A career path like that attracts workers eager to prove themselves. But Dutch Bros also invests in the future of employees who have something other than management in their sights. “Maybe they don't want to go run a coffee shop, and run five coffee shops, that's not their compelling future,” he said. “They want to be an architect. They want to work in media and they want to work in PR. They want to become a real estate site selection manager. They want to become a construction manager. We have a path for them, for every one of those folks and for many other jobs.”

Going Modular, Overcoming Development Delays

Dutch Bros’ relatively small size as a company offers the freedom to get creative with its expansion, as with its recent embrace of modular construction. Since launching its first modular unit in Salt Lake City during the summer of 2020, Dutch Bros has opened 27 more. The approach saves an average of 21 days and $75,000 per project, though Harris suspects that once construction costs level out, modular builds will cost roughly the same as stick builds. 

The company certainly isn’t immune to the myriad pressures on restaurant construction right now, but vigilance and ingenuity have helped it weather the storm. “We're working on alternative specs for every single thing in our store—every piece of equipment we have an A and a B spec, every building material we have an A, B or C spec,” Harris said. “We haven't quite hit a wall when it comes to equipment yet, but we've scraped that wall a few times… We've prepaid for a ton of equipment. We're looking at lots and lots of alternative vendors to be able to get us there.” 

One especially useful tool is LinkedIn, where Harris’ posts about newly opened locations earn tens of thousands of views and hundreds of direct inquiries, including from potential vendors and landowners. “It's been an incredible tool,” said Harris.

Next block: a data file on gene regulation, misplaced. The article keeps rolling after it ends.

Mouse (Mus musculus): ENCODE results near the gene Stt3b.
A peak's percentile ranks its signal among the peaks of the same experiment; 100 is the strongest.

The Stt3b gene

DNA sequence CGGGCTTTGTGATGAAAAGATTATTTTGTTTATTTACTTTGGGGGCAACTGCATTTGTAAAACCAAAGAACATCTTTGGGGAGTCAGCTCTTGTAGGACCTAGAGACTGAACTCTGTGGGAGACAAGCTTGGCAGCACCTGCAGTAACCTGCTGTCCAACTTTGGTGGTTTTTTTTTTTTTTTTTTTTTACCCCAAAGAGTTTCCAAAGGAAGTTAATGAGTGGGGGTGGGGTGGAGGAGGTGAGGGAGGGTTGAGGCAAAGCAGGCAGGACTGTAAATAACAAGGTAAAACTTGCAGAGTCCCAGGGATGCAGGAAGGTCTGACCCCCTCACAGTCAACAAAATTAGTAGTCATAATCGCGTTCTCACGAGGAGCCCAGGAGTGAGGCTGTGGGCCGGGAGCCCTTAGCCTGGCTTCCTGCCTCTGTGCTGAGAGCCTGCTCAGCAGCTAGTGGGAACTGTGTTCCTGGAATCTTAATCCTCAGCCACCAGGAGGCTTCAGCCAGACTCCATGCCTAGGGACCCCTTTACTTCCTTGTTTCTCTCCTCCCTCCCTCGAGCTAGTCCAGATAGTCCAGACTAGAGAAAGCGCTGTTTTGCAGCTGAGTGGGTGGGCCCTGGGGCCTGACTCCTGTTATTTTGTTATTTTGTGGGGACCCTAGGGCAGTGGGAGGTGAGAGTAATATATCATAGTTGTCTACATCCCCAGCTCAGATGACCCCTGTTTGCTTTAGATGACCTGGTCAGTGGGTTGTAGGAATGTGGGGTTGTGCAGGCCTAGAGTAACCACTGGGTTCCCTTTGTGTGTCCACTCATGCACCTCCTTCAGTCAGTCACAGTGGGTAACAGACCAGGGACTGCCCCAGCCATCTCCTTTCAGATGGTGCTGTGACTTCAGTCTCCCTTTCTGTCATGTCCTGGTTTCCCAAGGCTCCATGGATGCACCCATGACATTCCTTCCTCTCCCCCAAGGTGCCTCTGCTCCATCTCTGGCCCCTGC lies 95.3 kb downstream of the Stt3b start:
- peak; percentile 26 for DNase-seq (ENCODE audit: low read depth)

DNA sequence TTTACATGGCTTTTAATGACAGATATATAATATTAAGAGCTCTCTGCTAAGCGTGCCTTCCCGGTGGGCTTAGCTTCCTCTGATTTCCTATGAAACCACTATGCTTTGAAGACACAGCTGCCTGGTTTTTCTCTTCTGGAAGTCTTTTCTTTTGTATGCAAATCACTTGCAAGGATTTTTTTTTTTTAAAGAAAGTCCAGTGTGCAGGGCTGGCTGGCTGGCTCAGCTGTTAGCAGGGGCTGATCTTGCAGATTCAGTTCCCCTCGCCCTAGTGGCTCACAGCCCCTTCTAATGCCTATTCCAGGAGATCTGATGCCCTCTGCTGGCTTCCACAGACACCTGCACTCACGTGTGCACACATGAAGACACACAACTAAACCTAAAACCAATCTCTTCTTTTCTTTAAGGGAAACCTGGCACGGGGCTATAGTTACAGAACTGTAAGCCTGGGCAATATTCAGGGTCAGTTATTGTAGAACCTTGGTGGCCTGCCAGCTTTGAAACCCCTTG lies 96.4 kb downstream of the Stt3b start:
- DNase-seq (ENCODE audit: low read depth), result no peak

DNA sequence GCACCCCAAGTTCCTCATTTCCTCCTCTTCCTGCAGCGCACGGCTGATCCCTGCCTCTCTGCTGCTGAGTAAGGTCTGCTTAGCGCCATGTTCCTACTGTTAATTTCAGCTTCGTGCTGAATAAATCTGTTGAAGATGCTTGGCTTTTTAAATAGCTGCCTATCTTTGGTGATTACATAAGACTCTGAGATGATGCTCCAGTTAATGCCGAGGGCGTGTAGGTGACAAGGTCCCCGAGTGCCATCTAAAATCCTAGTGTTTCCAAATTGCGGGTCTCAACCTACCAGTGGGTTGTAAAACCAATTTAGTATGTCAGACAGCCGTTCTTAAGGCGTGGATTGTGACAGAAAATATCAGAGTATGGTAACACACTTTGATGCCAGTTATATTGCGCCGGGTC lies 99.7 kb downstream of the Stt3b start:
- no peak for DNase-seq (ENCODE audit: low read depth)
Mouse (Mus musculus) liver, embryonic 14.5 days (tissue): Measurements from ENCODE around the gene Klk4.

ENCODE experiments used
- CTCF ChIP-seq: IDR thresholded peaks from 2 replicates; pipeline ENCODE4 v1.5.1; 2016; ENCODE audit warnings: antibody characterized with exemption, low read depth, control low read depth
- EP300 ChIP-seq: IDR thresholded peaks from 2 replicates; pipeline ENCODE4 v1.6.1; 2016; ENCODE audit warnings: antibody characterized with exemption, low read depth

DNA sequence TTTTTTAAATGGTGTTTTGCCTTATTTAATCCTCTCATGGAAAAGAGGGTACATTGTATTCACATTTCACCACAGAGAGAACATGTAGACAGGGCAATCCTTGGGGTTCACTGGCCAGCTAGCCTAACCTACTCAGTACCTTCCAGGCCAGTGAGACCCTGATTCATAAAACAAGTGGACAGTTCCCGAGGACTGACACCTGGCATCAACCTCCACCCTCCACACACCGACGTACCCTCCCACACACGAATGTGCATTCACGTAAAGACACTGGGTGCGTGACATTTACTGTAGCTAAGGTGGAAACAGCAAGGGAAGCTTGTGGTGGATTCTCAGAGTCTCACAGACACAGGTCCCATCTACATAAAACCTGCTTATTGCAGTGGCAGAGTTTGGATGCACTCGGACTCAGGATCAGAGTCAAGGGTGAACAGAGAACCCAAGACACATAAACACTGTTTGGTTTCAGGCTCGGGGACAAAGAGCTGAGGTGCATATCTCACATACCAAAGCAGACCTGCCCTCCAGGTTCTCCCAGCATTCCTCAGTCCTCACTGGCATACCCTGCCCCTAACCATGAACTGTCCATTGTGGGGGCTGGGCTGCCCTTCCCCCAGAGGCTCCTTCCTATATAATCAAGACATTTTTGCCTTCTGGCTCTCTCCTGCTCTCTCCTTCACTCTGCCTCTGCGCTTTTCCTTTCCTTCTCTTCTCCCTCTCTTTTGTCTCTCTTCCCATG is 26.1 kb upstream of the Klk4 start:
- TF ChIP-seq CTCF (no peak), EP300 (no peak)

A Community-First Approach


As for roadblocks in permitting processes, Dutch Bros takes something of a community-first approach. “The first thing we do is we put together a little pitch book and we go meet with the city manager, the mayor, economic development director, or just frankly those at the front desk if it's a small town,” Harris explained. Stressing the efforts Dutch Bros takes to give back to its communities, his team forges personal relationships with officials and shows up at public meetings to make its case to residents. “We know what we can bring to the community; we’re good people,” he said. “We've just not had a problem where people have complained about our construction projects or the way we're running things. We're very proactive when we open stores, we bring things to the neighborhoods, get to know the neighbors.”

Crucially, Dutch Bros’ commitment to giving back to its communities isn’t something planned out in a boardroom. All it really takes is looking out the window. As Harris left one of his stores in Albuquerque recently, he passed a local little league baseball field a few blocks down the road. He noticed it was fairly run-down and in dire need of a paint job. So he picked up the phone. “I called our marketing folks, and within five days of me driving by the field, we're putting together a plan to spend $10,000 to refurbish the baseball field for the community,” he concluded. “That's the way we like to approach things.”

Steve Manning

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Steve Manning is a journalist based in Idaho. When he's not writing, he can usually be found at the theater or taking his dog on a hike. If he could only go to one restaurant for the rest of his life, it would be Al's Place in San Francisco.